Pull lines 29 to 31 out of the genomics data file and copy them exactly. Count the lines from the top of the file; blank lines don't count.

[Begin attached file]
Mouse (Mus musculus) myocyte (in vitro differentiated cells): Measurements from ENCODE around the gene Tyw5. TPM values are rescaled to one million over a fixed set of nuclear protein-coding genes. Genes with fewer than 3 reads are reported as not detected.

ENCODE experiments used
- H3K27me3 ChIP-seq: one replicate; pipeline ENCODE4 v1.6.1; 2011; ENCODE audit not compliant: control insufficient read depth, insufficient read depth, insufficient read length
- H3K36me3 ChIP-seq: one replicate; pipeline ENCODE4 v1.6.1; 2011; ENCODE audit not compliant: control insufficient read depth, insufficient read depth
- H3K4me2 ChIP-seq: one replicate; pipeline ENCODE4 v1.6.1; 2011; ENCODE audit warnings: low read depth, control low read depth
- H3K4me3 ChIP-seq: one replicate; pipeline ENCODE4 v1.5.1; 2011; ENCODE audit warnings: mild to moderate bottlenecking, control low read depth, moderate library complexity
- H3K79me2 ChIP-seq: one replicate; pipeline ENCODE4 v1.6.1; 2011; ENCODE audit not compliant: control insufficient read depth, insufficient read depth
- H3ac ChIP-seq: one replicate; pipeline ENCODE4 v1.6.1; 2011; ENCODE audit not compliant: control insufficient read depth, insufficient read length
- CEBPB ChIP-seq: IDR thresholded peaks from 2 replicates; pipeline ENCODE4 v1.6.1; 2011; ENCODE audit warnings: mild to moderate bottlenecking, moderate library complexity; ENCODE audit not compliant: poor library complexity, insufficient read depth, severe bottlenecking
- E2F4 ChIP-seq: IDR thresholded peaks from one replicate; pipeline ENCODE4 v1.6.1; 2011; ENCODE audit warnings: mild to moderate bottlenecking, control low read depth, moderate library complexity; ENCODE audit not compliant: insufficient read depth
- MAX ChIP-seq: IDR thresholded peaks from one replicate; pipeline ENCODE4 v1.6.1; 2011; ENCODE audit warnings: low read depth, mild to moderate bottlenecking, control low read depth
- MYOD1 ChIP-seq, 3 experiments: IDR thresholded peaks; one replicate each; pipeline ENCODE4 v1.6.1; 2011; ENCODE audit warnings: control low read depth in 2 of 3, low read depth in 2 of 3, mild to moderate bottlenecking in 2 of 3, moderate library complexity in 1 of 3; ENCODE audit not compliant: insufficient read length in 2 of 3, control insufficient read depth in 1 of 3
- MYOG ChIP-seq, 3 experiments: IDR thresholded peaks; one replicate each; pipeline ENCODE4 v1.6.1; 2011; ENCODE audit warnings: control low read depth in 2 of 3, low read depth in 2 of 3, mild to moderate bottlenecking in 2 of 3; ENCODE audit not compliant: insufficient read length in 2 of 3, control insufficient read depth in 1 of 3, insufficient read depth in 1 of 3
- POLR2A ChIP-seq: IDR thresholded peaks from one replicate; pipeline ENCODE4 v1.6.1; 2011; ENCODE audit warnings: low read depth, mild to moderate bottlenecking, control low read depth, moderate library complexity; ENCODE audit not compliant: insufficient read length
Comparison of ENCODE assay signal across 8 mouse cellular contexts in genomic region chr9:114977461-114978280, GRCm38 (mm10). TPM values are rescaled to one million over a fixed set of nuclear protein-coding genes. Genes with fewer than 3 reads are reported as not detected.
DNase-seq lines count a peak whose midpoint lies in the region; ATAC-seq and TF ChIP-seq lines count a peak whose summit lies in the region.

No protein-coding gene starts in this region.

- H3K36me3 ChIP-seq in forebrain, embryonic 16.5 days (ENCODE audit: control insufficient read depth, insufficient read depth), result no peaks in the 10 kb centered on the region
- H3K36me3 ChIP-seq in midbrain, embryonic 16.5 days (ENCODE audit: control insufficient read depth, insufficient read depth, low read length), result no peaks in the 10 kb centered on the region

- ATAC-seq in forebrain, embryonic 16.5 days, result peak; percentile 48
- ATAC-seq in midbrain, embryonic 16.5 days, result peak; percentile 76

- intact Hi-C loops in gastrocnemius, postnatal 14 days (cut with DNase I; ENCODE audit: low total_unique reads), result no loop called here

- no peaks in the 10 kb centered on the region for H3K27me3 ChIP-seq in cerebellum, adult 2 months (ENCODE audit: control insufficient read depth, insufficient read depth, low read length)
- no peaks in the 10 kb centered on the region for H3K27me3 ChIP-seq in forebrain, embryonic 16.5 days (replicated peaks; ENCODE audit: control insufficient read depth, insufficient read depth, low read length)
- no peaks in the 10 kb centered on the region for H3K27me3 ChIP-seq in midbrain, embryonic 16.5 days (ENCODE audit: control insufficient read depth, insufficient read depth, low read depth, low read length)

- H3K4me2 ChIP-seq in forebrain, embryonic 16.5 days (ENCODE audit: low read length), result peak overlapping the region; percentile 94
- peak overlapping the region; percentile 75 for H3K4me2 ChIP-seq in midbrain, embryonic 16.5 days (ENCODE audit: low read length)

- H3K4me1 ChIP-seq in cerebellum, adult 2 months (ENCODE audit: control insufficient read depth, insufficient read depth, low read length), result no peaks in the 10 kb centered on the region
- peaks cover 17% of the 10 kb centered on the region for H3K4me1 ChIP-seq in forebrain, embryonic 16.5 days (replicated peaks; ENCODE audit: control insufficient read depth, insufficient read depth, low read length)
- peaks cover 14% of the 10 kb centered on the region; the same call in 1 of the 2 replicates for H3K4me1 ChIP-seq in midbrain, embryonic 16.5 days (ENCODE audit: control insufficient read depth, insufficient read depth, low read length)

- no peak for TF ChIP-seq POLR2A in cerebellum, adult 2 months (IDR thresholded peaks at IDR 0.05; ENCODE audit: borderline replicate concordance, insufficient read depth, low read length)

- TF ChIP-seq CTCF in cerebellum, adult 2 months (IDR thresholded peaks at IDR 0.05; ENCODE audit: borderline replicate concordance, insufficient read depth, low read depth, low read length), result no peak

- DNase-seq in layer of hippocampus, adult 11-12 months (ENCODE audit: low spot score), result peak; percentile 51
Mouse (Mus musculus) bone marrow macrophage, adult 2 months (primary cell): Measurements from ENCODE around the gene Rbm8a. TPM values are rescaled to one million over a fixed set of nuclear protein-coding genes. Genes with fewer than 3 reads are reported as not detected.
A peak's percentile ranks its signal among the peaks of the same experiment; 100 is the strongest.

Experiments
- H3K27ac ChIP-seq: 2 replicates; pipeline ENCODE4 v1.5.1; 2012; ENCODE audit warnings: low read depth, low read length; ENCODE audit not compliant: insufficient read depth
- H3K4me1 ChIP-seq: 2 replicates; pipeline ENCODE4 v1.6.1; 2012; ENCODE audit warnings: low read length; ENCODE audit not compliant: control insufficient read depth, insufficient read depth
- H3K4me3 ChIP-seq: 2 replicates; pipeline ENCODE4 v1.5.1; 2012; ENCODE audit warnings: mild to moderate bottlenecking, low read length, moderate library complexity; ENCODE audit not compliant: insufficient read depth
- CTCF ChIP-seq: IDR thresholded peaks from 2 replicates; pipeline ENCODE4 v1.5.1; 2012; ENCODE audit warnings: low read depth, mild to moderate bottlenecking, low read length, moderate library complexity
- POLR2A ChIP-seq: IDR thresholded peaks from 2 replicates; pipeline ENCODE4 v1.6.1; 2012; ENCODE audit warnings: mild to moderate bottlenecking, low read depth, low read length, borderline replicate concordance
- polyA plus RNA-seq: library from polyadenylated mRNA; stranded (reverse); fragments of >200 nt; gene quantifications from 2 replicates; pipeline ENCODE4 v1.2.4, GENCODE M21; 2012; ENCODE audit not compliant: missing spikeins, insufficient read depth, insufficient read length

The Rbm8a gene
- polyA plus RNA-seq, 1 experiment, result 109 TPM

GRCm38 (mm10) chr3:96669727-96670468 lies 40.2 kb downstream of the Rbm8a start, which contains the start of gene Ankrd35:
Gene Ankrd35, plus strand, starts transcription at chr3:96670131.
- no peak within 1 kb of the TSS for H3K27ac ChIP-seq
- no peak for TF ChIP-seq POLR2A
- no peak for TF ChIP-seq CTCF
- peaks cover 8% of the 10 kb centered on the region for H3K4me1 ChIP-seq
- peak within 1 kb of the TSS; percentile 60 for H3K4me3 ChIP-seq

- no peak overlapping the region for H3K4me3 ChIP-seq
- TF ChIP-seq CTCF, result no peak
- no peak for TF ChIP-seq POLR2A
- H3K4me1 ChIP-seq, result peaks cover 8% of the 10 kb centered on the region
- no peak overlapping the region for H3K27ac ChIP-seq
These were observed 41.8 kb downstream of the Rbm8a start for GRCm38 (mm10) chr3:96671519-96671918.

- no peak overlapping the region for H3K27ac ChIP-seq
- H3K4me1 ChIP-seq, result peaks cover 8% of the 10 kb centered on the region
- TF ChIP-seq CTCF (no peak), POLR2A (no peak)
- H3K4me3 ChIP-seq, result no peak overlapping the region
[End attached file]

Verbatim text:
- peaks cover 17% of the 10 kb centered on the region for H3K4me1 ChIP-seq in forebrain, embryonic 16.5 days (replicated peaks; ENCODE audit: control insufficient read depth, insufficient read depth, low read length)
- peaks cover 14% of the 10 kb centered on the region; the same call in 1 of the 2 replicates for H3K4me1 ChIP-seq in midbrain, embryonic 16.5 days (ENCODE audit: control insufficient read depth, insufficient read depth, low read length)

- no peak for TF ChIP-seq POLR2A in cerebellum, adult 2 months (IDR thresholded peaks at IDR 0.05; ENCODE audit: borderline replicate concordance, insufficient read depth, low read length)